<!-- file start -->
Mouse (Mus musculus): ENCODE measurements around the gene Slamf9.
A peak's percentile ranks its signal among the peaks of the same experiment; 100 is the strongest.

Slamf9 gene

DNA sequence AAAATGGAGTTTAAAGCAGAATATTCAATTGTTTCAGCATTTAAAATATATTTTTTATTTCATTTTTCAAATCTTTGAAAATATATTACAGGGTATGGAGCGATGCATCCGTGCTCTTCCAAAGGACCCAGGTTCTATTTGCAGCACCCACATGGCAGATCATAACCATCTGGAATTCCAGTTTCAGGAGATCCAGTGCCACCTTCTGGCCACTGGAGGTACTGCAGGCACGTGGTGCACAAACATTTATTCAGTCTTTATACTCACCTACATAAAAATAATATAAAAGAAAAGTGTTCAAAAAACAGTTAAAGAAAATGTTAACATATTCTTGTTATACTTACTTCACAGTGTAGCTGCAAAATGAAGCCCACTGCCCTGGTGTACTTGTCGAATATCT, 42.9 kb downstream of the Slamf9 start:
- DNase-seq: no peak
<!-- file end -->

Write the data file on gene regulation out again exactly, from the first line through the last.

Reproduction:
Mouse (Mus musculus): ENCODE measurements around the gene Slamf9.
A peak's percentile ranks its signal among the peaks of the same experiment; 100 is the strongest.

Slamf9 gene

DNA sequence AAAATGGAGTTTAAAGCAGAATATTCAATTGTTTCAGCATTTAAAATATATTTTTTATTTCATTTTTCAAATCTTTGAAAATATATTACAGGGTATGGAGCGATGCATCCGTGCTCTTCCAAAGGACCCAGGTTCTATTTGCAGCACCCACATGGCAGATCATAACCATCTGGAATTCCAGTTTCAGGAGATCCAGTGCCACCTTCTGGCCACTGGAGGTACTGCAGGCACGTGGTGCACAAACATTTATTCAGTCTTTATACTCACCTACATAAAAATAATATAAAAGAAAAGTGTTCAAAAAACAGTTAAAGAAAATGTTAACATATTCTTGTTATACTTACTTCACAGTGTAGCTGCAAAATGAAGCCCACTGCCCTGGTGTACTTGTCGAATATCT, 42.9 kb downstream of the Slamf9 start:
- DNase-seq: no peak